Thousands of unemployed young people across the North East could be stripped of benefits under tough plans in the Government’s Queen’s Speech.
David Cameron insisted the crackdown was designed to end youth unemployment, as he set out his plans in the House of Commons.
But Labour MPs said the plans effectively meant young people would be forced to work for as little as less than £2 an hour – payment far below the minimum wage.
The North East has the highest youth unemployment rate in England.
Office figures show 21.4 per cent of young people aged 18 to 24 are unemployed.
The figures cover people who are “economically active”, which means they are in a job or looking for work. Full-time students are not included.
This is a higher proportion than in any other part of England. It’s also higher than Scotland or Wales, and roughly equal to the Northern Ireland figure of 21.8 per cent.
By contrast, the unemployment rate for people aged 18 to 24 in the south east is 11.4 per cent. And in the West Midlands, it is 16.1 per cent.
Official figures also show that 4,000 people in the North East aged 18 to 24 have been claiming Jobseekers Allowance for six months or longer.
But under Government plans, anyone aged 21 or under will lose the right to this benefit – and be put on a new “youth allowance” instead.
They’ll get the same amount of money as before, up to £57.90 a week, but if they are unemployed for six months then they will be given compulsory community work such as making meals for the elderly or working for local charities – and they’ll lose the right to claim benefits if they refuse.
If they will have to work 30 hours a week as expected, that would be a payment of £1.93 for each hour worked, well below the minimum wage of £5.13 for people age 18 to 20 and £6.50 for those older.
The Government says it plans to prepare young people for work and will create 200,000 new apprenticeships in the North East.
And Conservatives point out that the number of people aged 18 to 24 in the North East actually in work has risen by 13,000 over the past year.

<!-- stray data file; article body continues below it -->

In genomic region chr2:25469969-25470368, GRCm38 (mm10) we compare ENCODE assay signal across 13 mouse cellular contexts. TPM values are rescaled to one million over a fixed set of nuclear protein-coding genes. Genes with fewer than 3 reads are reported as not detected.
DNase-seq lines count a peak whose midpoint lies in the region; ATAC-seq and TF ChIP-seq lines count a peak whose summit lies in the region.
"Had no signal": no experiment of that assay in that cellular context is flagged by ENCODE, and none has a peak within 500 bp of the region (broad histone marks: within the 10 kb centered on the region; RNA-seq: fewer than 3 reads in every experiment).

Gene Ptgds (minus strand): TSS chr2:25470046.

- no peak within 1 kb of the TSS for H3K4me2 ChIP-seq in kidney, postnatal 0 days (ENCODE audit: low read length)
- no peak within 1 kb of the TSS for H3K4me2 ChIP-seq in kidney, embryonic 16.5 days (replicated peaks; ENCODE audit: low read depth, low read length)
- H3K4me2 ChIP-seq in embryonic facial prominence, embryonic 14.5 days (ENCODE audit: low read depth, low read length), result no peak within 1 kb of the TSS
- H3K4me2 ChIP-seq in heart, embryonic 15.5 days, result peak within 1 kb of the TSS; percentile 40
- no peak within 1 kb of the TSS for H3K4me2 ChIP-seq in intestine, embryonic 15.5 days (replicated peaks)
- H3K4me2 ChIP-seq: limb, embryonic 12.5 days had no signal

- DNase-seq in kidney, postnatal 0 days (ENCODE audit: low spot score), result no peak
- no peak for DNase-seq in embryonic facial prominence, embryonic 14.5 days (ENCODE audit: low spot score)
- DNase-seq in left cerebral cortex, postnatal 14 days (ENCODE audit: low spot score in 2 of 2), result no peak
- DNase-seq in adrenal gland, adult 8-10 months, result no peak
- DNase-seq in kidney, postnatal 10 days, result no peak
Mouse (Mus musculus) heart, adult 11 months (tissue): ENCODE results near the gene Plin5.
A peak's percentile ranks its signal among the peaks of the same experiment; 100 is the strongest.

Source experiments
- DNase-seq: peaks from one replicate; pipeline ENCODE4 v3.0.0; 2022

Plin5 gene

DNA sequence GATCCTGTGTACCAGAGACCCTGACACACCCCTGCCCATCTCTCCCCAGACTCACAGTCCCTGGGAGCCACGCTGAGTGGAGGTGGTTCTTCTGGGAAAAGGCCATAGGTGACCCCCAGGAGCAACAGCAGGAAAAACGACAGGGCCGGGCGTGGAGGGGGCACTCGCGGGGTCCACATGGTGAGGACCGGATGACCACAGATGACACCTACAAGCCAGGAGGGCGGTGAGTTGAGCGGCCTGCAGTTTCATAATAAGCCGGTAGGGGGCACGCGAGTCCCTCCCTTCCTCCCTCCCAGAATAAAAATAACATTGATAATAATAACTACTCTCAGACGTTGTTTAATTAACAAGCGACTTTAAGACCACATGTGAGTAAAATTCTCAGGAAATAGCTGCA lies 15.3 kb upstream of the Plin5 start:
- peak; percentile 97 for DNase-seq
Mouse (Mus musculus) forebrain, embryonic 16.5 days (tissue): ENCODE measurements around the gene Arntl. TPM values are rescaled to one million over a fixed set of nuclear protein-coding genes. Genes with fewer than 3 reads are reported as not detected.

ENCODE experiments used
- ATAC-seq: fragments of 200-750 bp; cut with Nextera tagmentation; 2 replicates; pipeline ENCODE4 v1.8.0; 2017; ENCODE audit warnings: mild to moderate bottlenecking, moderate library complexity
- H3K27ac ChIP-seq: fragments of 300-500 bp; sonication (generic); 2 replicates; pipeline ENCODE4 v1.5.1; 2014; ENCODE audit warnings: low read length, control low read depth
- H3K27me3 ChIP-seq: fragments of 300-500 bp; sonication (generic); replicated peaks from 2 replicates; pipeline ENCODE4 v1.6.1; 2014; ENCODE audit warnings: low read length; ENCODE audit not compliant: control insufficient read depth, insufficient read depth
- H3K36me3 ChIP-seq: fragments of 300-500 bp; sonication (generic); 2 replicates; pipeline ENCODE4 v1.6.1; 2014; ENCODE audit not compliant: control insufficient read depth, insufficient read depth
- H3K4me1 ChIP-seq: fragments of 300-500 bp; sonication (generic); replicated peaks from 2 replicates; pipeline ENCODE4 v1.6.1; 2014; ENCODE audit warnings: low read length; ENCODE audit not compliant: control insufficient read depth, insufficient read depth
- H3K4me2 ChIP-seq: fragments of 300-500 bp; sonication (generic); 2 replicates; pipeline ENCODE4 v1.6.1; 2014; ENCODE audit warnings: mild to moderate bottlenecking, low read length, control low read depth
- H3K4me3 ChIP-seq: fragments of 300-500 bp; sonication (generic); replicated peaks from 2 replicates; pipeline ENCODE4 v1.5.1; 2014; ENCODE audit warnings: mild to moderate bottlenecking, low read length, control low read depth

David Cameron told the House of Commons: “One of the most important things we can do is give young people the chance of an apprenticeship and the chance of work.
“What we have done is expand apprenticeships and uncapped university places, so that there is no cap on aspiration in our country.
“We now want to go further by saying that every young person should be either earning or learning.
“Leaving school, signing on, getting unemployment benefit, getting housing benefit and opting for a life out of work—that is no choice at all, and that is why we will legislate accordingly.”
And Conservative MP Guy Opperman, MP for Hexham, said:
“This Bill will provide assistance to young people to earn and learn, and give them the skills which they need to have a long term future in employment.
“We need to address the skills gap and using apprenticeships will really make a difference to do that.”
Labour Gateshead MP Ian Mearns said:
“If young people are expected to work in order to get benefits then they should be entitled to the minimum wage.
“To tell them to work for £2 an hour is ridiculous. We have legislation which says there is a minimum wage in this country and that should be the minimum level people can expect.”
Conservatives will face a battle over plans to stop people aged 18 to 21 claiming housing benefit – with Labour MPs and other critics warning it will put young people who are forced to leave home because of abuse in danger.
Source – Newcastle Evening Chronicle, 30 May 2015